Mental Health and Therapy Vector (Illustration: Rawpixel)

SEATTLE, WASHINGTON (Press Release) – After losing your spouse, it is likely that your main parents, friends, or relatives will form feelings of denial, anger, and depression, but also other stages such as negotiation and acceptance. While it may not be easy, your elderly loved one will have to deal with a variety of economic decisions by oscillating between these phases of grief, and your support and guidance will be essential during this time. How can you help your loved one make important financial decisions while facing his or her loss?

Help your loved one cope with grief

When your main parent, relative, or friend loses a spouse, your loved one will likely suffer the emotional and physical effects of grief. According to the National Institute on Aging (NIA), there are difficulties in eating, sleeping, concentrating, and making decisions. However, you can help your elderly relative cope with their grief by making sure they get enough sleep, exercise regularly, eat well, and spend time with friends and family. Creative activities such as newspaper, drawing and painting can also be helpful, including:

  • Visit a local senior center.
  • Taking a pet.
  • Pain counseling services.
  • A nonprofit begins in honor of her spouse.

Make Final Arrangements

In addition to helping your elderly loved one cope with the tragic loss of his or her spouse, it is important to help your parents, family, or friend cope with financial decisions, such as reviewing the deceased’s last wishes and arranging funeral arrangements. It is usually best to adapt the deceased’s last wishes as best as possible, but in some cases changes may be necessary. Usually, your loved one needs help:

  • When planning a funeral or memorial service, you will need to choose between a regular funeral service or a live funeral. If the ceremony will be held after the funeral of the deceased, a memorial service may be held.
  • Additional expenses. Recent expenses may include the purchase of a coffin, tomb liner or grave vault, opening and closing of the grave, and a memorial tombstone.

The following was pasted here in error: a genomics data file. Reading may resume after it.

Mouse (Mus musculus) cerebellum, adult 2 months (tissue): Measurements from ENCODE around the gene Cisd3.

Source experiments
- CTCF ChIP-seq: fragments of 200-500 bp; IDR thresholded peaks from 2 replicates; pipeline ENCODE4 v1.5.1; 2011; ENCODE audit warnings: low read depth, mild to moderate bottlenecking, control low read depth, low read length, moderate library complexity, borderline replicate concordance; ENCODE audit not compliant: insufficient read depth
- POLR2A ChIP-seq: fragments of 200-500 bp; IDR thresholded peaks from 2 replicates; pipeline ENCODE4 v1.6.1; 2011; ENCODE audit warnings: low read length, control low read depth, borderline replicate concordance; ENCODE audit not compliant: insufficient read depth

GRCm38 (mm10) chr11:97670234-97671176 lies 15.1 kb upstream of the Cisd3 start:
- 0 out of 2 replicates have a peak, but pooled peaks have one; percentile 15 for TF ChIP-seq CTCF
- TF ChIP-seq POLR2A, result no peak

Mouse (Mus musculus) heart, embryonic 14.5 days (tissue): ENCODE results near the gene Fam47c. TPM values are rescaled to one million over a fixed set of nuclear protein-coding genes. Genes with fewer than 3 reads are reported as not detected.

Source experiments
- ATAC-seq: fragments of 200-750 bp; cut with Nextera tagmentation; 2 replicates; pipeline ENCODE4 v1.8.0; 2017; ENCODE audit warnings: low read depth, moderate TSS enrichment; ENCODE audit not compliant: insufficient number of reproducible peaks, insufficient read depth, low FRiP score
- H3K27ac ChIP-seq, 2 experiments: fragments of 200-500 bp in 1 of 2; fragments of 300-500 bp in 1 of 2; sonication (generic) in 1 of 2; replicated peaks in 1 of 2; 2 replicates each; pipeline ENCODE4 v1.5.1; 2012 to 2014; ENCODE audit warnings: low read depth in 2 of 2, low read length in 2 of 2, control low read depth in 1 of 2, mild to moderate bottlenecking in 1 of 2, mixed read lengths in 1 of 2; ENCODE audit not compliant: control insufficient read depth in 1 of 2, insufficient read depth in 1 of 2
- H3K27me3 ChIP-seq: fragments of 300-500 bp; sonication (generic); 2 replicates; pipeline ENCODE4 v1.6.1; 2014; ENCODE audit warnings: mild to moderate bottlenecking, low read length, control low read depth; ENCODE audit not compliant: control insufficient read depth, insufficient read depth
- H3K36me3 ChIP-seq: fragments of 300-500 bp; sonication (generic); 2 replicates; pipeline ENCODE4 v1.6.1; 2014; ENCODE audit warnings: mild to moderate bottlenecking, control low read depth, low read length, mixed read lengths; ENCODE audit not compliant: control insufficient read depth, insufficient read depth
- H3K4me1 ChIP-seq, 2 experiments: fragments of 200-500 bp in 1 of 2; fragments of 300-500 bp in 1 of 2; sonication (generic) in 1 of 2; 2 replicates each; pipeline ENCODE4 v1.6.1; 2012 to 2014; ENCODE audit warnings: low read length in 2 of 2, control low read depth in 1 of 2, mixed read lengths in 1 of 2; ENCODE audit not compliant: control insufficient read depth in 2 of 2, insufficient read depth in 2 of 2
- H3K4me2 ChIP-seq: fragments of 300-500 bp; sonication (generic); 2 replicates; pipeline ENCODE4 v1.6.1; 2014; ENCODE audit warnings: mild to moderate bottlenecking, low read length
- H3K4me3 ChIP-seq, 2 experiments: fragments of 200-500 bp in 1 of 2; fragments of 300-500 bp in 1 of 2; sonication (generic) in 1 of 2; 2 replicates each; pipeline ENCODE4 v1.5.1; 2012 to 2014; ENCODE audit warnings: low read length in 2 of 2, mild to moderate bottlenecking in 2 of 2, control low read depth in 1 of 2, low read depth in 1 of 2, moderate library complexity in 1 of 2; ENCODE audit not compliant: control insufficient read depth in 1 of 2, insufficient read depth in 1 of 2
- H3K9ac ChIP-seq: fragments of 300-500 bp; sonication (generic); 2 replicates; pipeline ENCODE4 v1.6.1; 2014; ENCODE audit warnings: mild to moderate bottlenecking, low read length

Consider Last Expense Insurance

If the deceased spouse had purchased the last expenses insurance policy before leaving, that policy can be used to cover many funeral expenses. In some cases, the policy may also cover unpaid medical bills and debts. If a surviving parent, relative, or friend has not purchased a final expense insurance for him or her, however, this may be a good time to consider the benefits of doing so. These policies can be used to pay for the funeral expenses, coffins, burial expenses, and leftover bills and debts of your loved one.

What comes next

After arranging the funeral and examining the benefits of funeral insurance, you should report the death to all necessary authorities – including the Social Security Administration (SSA) and the relevant financial and legal entities. Your loved one’s estate planning documents should also be updated at this time.

When the funeral is over, your loved one will have to handle the home accounting on their own. Depending on the economic situation, they can stay at home and apply for bills that cannot pay for life insurance benefits, and live comfortably with retirement savings. On the other hand, if your loved one needs to shrink based on physical or income needs, they should think about selling their family home, shrinking their belongings, and moving to a smaller home or an older community. There’s a lot to think about at once, and it’s likely to leave your loved one in the lurch.

Offer to go through all the steps and try to manage a few things at once. Start gathering the necessary documents, determining the value of the property, comparing the house to other local listings, talking to an experienced real estate agent, and starting the sale. Then comes the discovery of a new place to live and the classification of goods. As you can see, from an accumulated perspective, all of this can be difficult for your loved one. Practice patience and be a driver of your presence as often as possible.

None of these tasks will be easy when you are mourning the loss of your parent, friend, or relative, but your compassion, support, and guidance will be crucial to the health and well-being of your elderly loved one as you cope. spouse with tremendous loss.

*
Previously provided by MentalHealthforSeniors.com, which is focused on providing information about physical and mental fitness to seniors.